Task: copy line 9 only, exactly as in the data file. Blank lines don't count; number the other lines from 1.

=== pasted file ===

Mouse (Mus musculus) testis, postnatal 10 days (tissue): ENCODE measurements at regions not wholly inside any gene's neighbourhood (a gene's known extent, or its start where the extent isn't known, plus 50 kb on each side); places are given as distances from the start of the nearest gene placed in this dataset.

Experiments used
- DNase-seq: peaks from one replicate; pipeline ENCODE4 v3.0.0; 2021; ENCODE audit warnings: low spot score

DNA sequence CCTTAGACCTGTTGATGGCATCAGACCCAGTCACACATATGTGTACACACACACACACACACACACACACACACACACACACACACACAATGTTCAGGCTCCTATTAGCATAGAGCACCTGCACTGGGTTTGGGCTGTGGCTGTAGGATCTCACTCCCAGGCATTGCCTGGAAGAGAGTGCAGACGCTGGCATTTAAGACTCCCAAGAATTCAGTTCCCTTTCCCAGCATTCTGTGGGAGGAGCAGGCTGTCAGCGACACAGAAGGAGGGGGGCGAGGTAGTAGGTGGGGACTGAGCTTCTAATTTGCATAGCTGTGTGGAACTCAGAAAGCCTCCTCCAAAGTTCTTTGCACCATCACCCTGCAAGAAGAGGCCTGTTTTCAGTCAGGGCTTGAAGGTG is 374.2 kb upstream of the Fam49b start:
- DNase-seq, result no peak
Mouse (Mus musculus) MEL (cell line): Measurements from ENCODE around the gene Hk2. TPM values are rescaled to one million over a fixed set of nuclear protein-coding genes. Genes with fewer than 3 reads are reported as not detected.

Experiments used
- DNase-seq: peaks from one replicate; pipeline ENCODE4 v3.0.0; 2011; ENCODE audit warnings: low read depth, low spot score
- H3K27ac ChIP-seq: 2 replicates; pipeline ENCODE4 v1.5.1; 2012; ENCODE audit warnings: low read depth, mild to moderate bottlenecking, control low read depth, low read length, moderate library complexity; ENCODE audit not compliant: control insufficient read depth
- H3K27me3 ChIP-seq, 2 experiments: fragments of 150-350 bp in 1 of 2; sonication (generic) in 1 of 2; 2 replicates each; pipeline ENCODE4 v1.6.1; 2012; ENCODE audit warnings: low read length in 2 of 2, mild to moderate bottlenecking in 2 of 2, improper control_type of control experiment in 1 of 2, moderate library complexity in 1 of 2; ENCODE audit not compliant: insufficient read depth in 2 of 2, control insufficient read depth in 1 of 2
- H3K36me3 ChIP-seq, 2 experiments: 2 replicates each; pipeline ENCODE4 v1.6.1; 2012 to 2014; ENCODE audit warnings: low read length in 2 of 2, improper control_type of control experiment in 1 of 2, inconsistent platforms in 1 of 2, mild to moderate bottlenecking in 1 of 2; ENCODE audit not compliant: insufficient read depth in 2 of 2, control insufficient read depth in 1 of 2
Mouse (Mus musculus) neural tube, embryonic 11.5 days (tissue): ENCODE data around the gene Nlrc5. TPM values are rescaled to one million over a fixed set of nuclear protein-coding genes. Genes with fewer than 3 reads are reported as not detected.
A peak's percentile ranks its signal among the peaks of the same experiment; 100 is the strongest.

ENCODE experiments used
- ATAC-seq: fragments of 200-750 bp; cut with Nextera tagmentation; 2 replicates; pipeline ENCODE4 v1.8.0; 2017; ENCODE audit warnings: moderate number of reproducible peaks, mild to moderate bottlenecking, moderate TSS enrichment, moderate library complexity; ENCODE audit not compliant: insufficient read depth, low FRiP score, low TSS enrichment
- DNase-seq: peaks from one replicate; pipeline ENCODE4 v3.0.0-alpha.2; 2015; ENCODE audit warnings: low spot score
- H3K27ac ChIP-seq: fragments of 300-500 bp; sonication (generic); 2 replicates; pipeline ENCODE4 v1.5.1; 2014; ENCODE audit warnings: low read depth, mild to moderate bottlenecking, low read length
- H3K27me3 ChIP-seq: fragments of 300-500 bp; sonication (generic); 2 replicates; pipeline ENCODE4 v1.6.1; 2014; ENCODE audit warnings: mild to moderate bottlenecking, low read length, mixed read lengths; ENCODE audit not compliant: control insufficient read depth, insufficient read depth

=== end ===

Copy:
- H3K27ac ChIP-seq: 2 replicates; pipeline ENCODE4 v1.5.1; 2012; ENCODE audit warnings: low read depth, mild to moderate bottlenecking, control low read depth, low read length, moderate library complexity; ENCODE audit not compliant: control insufficient read depth